"It may be more accurate to say, “Lest we block it out” when we speak of the necessity of remembering..."
By chance, I met a Holocaust survivor
I met a Holocaust survivor on a warm August day in Chamonix, France as we were doing the tourist thing, wandering about in the shadow of Mont Blanc, and searching for a place to eat.
We finally decided upon a bustling café that had a large outdoor terrace. As my mother took her seat amongst the cramped tables, she accidentally knocked her fork onto the ground A soft-spoken older gentleman at the table beside us reached down to pick it up, politely suggesting that she might like to ask the server for a clean one. A conversation ensued.
We learned that the man lived in Paris, and was visiting Chamonix with his grandson, who had taken the gondola up one of the mountains. As the conversation progressed, we learned that the man was Polish. Two years before the end of World War II, the Nazis had imprisoned him in a concentration camp. He was fourteen years old at the time. Of the twenty-nine members of his family sent to the death camp, only he and his father survived. He mentioned this horrific period of his life in passing. Seventy years later, the power of the memory caused his eyes to fill with tears, and he fell silent, lost for a moment in the past.
|"Jewish families with bundles of belongings during deportation from the Kovno ghetto to Riga in neighboring Latvia. Kovno, Lithuania, 1942."|
Photo Source: US Holocaust Memorial Museum
Some memories never heal
When I think about this gentle man, wearing a long sleeved shirt on a warm August day, perhaps to conceal a number tattooed into his flesh, my mind wanders to the past, to a dark period in human history that I had previously encountered only in books and film. Then, with a jolt, my mind returns to the present, and I think of the son of a friend, who served as a peacekeeper in Kosovo and did duty in Afghanistan, and whose experiences in those places have changed him and his family forever.
I think of the gentle souls, for whom some memories will never heal, and I wonder at the words “lest we forget”, that, here in Canada, we associate with red poppies and the act of remembrance. For, as my chance encounter with the man at Chamonix illustrates, war is impossible to forget for those who live through it. It may be more accurate to say, “Lest we block it out” when we speak of the necessity of remembering and the importance of passing down those stories that can orient our hearts towards peace.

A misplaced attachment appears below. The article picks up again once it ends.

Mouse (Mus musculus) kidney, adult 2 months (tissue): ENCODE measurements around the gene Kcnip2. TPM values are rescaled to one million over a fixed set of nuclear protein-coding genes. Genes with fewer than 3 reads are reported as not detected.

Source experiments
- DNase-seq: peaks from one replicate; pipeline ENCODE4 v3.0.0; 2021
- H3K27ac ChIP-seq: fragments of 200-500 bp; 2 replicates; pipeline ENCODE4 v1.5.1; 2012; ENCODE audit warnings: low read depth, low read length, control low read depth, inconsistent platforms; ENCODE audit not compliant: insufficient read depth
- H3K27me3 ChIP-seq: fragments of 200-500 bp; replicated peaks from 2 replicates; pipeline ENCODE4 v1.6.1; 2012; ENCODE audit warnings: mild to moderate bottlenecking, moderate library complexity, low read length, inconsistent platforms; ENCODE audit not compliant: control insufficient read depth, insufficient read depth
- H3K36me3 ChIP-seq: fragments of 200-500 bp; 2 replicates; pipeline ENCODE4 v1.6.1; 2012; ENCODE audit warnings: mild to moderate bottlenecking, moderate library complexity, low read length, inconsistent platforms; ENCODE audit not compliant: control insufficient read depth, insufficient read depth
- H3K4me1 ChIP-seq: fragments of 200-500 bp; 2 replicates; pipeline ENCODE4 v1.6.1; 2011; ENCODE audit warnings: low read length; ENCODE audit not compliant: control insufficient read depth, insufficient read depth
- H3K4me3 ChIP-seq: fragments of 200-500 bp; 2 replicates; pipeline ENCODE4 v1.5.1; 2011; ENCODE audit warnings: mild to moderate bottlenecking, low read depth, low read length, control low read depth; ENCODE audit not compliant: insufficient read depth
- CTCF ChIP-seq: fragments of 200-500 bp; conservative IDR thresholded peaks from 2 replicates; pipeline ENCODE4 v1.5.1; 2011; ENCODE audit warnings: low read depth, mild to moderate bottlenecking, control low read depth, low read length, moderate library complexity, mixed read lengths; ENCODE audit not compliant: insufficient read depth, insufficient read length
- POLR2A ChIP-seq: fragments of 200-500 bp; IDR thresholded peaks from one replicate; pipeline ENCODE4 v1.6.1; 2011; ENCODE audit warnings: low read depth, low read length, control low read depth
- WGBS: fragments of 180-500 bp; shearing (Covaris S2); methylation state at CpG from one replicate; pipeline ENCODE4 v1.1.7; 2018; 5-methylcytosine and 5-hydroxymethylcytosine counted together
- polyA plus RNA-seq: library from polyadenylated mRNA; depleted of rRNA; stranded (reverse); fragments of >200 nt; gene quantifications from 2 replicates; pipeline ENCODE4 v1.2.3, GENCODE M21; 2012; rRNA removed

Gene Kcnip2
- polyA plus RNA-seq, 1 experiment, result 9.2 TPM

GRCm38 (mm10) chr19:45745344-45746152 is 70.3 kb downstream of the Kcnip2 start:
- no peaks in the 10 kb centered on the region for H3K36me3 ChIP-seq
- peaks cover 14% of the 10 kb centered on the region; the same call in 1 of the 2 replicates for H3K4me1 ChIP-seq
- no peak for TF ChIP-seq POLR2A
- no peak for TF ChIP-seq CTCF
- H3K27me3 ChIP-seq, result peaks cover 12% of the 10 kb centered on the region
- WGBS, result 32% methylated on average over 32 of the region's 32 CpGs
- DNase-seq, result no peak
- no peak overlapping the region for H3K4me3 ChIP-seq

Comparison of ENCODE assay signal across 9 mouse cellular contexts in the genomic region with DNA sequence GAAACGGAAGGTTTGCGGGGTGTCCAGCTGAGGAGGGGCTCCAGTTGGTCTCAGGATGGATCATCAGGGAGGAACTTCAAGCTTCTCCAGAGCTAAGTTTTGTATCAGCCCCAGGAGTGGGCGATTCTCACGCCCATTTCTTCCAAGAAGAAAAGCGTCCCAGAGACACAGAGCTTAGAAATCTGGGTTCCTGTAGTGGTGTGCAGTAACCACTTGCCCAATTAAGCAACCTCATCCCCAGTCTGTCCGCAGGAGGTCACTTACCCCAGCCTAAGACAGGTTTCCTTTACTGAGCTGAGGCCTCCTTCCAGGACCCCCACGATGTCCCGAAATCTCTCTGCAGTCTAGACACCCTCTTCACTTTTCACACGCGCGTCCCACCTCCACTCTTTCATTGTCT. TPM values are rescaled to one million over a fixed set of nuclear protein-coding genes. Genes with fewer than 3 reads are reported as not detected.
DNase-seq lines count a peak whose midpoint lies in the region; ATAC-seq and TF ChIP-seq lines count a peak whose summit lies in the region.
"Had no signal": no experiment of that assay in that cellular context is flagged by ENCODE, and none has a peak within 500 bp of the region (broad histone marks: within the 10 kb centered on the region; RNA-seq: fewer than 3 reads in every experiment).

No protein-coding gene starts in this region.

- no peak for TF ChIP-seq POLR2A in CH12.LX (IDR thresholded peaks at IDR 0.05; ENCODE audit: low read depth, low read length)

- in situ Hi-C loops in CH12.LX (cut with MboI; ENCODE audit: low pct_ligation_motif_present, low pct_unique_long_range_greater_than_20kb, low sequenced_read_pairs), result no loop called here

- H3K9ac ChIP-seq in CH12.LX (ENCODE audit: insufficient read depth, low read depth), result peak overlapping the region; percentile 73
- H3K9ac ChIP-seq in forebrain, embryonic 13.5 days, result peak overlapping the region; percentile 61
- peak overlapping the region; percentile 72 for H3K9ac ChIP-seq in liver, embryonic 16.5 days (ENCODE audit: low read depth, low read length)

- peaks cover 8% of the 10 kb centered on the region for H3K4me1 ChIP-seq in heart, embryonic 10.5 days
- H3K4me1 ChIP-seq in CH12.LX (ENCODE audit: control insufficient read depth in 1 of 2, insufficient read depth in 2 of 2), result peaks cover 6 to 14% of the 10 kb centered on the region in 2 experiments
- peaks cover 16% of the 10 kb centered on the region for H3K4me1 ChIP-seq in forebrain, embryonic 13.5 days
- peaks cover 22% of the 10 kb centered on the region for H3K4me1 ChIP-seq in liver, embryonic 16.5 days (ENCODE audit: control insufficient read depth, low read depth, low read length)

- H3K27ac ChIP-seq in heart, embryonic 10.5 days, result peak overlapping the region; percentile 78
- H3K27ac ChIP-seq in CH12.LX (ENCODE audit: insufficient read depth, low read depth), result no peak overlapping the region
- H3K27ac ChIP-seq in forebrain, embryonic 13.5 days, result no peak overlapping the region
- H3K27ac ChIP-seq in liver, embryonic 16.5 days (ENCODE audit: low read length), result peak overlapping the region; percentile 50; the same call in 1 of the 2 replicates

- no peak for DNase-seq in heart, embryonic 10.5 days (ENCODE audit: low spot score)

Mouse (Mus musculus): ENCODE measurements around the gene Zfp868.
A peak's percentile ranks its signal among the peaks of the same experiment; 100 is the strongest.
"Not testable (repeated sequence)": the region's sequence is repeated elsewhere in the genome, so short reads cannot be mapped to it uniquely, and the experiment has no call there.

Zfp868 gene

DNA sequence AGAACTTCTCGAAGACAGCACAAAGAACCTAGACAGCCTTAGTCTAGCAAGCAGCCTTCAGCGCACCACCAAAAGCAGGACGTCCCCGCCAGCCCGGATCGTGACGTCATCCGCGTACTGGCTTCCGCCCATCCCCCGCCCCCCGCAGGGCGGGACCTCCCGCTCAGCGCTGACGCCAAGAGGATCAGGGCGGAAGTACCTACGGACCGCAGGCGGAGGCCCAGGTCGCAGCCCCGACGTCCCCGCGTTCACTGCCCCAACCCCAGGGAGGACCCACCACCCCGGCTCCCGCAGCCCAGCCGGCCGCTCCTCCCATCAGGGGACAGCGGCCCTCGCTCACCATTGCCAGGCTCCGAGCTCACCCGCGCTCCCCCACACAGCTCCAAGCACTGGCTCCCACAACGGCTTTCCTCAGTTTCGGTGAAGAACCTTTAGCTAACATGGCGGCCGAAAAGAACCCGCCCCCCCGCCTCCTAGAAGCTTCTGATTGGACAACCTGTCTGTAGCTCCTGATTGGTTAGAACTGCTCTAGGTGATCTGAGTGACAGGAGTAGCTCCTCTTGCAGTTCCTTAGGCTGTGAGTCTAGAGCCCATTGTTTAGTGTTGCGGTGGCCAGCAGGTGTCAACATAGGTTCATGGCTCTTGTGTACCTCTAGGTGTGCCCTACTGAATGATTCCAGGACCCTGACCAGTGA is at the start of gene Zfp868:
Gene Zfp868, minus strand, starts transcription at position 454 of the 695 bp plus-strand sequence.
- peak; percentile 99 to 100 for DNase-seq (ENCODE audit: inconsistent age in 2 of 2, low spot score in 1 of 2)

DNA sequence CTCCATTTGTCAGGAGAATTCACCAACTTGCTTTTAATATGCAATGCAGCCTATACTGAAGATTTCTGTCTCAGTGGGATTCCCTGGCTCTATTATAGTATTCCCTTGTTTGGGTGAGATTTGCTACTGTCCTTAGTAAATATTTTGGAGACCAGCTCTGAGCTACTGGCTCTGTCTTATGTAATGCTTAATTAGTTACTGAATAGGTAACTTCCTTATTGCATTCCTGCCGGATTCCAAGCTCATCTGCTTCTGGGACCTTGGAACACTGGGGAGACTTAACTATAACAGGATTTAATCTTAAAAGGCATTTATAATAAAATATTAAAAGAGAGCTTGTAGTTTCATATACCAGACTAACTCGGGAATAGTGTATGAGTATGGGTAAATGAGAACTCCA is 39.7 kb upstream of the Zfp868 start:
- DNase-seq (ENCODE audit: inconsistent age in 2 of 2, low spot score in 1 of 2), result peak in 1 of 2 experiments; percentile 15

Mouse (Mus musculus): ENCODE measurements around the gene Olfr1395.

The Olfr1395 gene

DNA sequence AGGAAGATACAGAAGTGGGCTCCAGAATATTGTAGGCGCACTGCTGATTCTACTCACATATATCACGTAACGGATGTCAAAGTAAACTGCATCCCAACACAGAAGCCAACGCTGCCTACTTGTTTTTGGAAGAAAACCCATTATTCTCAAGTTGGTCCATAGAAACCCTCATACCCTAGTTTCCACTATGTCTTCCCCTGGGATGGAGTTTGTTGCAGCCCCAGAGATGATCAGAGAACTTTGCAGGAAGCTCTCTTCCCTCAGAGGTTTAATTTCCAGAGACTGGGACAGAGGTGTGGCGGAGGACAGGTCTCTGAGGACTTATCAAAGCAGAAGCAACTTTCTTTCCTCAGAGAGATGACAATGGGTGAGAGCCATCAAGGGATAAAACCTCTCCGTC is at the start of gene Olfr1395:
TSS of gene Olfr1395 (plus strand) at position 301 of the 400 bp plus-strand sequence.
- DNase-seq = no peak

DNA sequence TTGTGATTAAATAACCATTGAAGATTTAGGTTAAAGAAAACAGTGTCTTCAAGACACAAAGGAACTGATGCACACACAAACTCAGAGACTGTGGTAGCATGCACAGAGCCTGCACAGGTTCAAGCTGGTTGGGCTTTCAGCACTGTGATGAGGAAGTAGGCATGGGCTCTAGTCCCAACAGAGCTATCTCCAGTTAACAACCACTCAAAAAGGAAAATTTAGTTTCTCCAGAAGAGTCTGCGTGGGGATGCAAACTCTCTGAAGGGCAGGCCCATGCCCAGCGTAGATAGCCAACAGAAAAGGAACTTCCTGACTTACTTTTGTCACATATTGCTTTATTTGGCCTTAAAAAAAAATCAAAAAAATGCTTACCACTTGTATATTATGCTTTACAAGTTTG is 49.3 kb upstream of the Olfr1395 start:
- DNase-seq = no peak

“Lest we forget” makes me think of an old veteran that I once saw interviewed around Remembrance Day. For the first time in his life, he spoke about his wartime experience. He broke down on national television as he expressed his feelings of guilt for having survived when most of his comrades had died. He must have spent a lifetime trying to forget; and although he had tried to block the experience, it hovered over his life threatening to destroy the normalcy he feigned.
There was a time when society expected this old veteran, like so many others, to block the bad memories, when being a man meant ignoring the trauma and getting on with life. Today, we recognize post-traumatic stress disorder, and we are learning that unhealed memoires can reoccur at the most unexpected times and at the slightest provocation – a sight, a sound, a smell, or even a chance encounter with strangers at a café.
The broad strokes of man's inhumanity to man are layered with detail
On Remembrance Day, I will stand with others at the cenotaph, not because there is any danger of forgetting, but because it is important to remember. The broad strokes of man's inhumanity to man are layered with detail. As I stand in silence remembering, I will see, on the canvas of war, a gentle man who bent down to pick up a fork, and touched our hearts that day in Chamonix.